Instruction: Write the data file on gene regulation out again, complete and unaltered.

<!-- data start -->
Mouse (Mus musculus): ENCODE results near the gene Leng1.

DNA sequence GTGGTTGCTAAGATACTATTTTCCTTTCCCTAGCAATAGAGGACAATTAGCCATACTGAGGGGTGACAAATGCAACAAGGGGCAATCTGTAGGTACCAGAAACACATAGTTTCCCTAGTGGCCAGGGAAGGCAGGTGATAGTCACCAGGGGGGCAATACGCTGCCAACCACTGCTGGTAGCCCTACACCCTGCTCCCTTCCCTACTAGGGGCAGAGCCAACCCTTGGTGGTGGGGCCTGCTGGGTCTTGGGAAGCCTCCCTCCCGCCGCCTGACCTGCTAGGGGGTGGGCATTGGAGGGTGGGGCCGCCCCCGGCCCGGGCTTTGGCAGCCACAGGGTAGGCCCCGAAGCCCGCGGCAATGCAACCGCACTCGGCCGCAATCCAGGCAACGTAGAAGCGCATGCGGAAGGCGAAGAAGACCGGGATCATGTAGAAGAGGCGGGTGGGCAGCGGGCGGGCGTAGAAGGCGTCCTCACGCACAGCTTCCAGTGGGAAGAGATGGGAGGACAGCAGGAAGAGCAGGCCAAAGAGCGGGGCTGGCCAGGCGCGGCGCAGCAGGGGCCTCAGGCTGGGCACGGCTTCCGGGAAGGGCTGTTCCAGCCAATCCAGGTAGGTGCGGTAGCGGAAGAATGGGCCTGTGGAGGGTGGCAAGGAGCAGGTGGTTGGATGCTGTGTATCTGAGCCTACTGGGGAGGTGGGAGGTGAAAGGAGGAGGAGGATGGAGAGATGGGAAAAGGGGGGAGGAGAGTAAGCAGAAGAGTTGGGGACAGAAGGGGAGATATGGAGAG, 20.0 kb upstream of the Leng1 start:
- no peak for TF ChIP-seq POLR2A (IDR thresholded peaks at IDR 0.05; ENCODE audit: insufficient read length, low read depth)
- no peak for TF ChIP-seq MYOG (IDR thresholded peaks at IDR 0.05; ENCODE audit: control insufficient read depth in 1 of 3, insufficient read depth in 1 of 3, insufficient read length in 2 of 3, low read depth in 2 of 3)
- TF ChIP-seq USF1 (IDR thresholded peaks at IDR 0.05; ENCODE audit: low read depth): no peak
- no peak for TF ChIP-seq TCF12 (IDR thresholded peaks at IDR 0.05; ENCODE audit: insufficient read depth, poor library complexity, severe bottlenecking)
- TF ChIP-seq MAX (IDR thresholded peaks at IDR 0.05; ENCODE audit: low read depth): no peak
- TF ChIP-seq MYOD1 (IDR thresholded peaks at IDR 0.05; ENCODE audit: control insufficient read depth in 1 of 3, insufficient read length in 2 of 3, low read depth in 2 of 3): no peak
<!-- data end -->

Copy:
Mouse (Mus musculus): ENCODE results near the gene Leng1.

DNA sequence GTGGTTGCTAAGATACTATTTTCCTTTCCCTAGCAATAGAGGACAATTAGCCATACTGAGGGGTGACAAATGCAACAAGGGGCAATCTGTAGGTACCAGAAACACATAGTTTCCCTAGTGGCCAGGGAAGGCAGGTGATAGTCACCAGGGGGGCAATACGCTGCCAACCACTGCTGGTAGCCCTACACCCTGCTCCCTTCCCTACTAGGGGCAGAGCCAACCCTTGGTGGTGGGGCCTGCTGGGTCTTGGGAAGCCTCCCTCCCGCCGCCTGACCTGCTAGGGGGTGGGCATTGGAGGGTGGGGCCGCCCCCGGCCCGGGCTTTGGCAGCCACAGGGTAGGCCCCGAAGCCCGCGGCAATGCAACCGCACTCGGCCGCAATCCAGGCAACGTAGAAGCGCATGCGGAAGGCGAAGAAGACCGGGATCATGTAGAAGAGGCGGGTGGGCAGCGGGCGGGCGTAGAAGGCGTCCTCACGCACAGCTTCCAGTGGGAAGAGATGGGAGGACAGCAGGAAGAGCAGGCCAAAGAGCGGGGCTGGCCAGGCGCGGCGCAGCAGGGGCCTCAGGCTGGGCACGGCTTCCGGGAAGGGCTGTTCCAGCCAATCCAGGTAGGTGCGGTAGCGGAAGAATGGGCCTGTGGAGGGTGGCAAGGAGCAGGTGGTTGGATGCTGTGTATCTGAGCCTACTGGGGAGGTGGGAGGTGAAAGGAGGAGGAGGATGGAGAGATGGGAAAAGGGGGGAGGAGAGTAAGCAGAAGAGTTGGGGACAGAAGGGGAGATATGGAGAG, 20.0 kb upstream of the Leng1 start:
- no peak for TF ChIP-seq POLR2A (IDR thresholded peaks at IDR 0.05; ENCODE audit: insufficient read length, low read depth)
- no peak for TF ChIP-seq MYOG (IDR thresholded peaks at IDR 0.05; ENCODE audit: control insufficient read depth in 1 of 3, insufficient read depth in 1 of 3, insufficient read length in 2 of 3, low read depth in 2 of 3)
- TF ChIP-seq USF1 (IDR thresholded peaks at IDR 0.05; ENCODE audit: low read depth): no peak
- no peak for TF ChIP-seq TCF12 (IDR thresholded peaks at IDR 0.05; ENCODE audit: insufficient read depth, poor library complexity, severe bottlenecking)
- TF ChIP-seq MAX (IDR thresholded peaks at IDR 0.05; ENCODE audit: low read depth): no peak
- TF ChIP-seq MYOD1 (IDR thresholded peaks at IDR 0.05; ENCODE audit: control insufficient read depth in 1 of 3, insufficient read length in 2 of 3, low read depth in 2 of 3): no peak